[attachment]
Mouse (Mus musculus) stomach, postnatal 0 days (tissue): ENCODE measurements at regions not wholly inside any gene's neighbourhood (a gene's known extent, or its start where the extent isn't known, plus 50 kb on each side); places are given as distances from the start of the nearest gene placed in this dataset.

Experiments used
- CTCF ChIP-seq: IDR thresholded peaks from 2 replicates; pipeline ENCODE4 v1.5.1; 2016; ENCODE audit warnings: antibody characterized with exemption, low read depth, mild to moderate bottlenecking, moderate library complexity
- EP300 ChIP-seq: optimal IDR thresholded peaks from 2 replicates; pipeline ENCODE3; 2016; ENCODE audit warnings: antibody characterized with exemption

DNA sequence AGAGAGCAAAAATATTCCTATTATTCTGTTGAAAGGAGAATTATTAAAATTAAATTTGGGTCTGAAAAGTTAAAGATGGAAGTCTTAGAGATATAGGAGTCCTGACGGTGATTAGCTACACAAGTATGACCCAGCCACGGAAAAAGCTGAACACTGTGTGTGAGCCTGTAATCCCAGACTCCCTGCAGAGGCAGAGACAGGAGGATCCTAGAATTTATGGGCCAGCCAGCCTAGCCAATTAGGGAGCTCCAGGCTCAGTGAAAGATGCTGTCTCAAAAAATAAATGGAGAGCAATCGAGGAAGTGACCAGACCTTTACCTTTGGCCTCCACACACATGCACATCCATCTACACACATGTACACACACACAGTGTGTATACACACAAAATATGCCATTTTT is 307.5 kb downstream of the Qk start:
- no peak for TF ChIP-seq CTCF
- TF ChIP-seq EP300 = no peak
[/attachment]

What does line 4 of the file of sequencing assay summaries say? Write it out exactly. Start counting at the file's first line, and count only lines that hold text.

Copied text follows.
- EP300 ChIP-seq: optimal IDR thresholded peaks from 2 replicates; pipeline ENCODE3; 2016; ENCODE audit warnings: antibody characterized with exemption